I went to Dublin to stay with a friend last weekend to celebrate finishing our MA! And as promised, here's pictures!
Of course, being two graduates of an MA in writing, the first place we went was Trinity College Library (well, this was more about avoiding crowds, but still...). The Book of Kells was incredible to see in person, but for me the highlight had to be the library's Long Room:
So many beautiful, old books, with moving ladders to reach them. And you could smell the old book smell from a room away. It was like being in a real life cemetery of lost books.
I saw a lot more of the city, and crammed in much of Irish history in a weekend. This is the infamous Kilmainham Jail, where the British executed the leaders of the 1916 Easter Rising. Also used as a set for numerous movies, which is why I think it looked rather familiar:
We spent Saturday north of Dublin on a tour of mostly ancient Irish history. We visited Monasterboice, a Christian settlement dating back to the late 5th century. It's home to the largest and most well preserved Celtic crosses in Ireland. My friend recognized one of the crosses from a school textbook, but never knew where it was!
We visited the Hill of Tara, the traditional and mythological home of Ireland's kings. This is the Stone of Destiny. Tradition has it that if you're meant to be king and you touch the stone, it will scream with joy:
The absolute highlight of the weekend was visiting Newgrange. It's a mound, covering an acre of land. Here's an overhead shot so you can get the idea:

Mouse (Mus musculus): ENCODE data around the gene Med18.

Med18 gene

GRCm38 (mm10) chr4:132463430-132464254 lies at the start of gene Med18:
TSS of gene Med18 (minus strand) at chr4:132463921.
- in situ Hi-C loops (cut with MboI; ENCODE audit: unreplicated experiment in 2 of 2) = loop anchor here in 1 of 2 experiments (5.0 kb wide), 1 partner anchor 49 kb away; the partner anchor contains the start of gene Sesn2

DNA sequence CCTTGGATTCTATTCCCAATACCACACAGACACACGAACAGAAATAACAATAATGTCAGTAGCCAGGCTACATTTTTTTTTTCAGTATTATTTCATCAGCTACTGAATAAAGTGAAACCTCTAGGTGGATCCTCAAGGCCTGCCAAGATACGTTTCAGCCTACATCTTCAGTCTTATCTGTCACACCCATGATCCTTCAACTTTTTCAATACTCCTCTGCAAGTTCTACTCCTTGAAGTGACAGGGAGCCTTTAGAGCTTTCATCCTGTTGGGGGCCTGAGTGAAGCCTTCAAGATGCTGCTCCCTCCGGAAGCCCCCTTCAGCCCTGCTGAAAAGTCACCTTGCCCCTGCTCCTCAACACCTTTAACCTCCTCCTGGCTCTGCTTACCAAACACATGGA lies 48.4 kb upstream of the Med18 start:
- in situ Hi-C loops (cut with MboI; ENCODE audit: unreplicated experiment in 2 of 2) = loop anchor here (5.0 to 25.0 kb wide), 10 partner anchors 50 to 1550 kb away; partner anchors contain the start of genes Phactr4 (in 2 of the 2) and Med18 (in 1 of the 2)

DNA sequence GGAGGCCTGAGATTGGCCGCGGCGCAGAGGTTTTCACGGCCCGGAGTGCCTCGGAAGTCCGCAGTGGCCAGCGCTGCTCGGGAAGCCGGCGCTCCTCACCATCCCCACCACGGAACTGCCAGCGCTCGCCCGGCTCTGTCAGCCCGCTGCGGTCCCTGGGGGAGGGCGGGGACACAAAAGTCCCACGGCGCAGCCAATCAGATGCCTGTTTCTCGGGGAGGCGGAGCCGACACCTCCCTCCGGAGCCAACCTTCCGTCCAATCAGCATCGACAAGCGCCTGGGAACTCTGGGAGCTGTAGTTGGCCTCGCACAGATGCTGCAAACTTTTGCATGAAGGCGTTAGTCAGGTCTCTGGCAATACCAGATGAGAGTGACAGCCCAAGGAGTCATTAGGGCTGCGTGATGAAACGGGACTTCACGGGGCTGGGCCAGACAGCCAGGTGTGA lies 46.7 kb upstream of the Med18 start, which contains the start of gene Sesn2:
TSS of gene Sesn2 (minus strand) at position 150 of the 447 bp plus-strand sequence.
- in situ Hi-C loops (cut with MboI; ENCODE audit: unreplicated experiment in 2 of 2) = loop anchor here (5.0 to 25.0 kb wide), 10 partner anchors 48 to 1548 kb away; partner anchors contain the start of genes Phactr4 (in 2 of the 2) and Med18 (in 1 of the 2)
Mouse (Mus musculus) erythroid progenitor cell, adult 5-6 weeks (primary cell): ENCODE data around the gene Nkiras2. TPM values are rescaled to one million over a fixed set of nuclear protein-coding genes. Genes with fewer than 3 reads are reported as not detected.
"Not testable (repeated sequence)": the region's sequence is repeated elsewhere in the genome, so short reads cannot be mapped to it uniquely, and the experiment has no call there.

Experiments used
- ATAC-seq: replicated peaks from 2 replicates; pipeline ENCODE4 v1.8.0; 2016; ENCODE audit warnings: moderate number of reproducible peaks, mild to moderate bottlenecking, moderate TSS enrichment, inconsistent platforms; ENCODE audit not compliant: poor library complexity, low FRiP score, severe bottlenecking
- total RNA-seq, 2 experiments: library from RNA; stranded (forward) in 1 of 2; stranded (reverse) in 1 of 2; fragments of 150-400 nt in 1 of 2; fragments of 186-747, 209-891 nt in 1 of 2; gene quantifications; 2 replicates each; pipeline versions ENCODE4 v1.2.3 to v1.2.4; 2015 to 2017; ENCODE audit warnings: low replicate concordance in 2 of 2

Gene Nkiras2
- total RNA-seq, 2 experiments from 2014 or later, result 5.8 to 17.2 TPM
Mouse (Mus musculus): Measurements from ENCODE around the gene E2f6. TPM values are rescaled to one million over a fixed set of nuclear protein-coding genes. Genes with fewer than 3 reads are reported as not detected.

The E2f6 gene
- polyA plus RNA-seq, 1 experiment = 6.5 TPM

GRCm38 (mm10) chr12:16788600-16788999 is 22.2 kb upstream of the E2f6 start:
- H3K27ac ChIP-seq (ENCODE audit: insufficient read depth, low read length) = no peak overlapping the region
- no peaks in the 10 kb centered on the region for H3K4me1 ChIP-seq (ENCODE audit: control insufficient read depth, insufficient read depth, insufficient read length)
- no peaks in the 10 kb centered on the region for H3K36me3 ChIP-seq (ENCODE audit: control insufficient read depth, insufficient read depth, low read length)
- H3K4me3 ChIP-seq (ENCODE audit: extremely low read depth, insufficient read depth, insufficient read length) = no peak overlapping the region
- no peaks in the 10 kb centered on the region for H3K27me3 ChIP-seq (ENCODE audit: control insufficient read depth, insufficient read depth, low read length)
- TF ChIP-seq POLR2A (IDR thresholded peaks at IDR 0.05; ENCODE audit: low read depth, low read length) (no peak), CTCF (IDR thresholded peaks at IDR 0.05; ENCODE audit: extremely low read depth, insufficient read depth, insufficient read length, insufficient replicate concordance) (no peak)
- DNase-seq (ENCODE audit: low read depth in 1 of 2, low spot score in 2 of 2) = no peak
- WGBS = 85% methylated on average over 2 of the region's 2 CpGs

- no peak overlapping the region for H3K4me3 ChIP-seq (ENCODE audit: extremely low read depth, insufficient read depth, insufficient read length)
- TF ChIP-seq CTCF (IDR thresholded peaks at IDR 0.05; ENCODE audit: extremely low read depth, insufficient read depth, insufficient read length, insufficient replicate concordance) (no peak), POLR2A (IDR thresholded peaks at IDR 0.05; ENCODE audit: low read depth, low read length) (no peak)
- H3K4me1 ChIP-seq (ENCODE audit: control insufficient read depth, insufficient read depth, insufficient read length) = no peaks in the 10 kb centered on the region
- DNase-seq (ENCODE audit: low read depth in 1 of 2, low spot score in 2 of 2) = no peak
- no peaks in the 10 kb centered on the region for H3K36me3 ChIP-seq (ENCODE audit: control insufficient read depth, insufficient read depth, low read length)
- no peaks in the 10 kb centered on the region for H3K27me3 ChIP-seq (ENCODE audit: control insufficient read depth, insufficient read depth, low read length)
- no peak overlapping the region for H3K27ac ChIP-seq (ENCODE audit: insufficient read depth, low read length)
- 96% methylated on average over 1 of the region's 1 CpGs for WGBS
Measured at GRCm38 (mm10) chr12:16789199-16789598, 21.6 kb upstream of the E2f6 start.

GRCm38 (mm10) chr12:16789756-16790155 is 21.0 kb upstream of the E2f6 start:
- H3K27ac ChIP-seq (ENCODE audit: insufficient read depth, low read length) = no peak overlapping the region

Inside is a stone hallway which leads to a large room with a domed roof, all human-made with slabs of stone. It's called a Megalithic Passage Tomb, and the one at Newgrange dates back to 3200 BC. And we got to go inside! But we couldn't take pictures, unfortunately. This is the best one I could find. Notice the circular art on the left stone.
Definitely one of the most incredible places I have ever been in my life. And I never even heard of it until this past weekend! There were carvings everywhere I looked, alcoves where human remains had been found, and a light box traveling parallel to the entryway, so on the winter solstice, the room is flooded with light.
Here's the entryway, with a stone with carvings similar to the ones inside. You can see the light box above the doorway, too.
Here's a stone with carvings at the back of the mound:
My friend lives right near the water, so wherever we went during the day, in the evening we got to go back to the sea. This is from the pier at Dun Laoghaire:
Everywhere we went, it seemed there was a story, whether about history, or myth, or dating so far back that no one is sure which. What an amazing place to be a writer.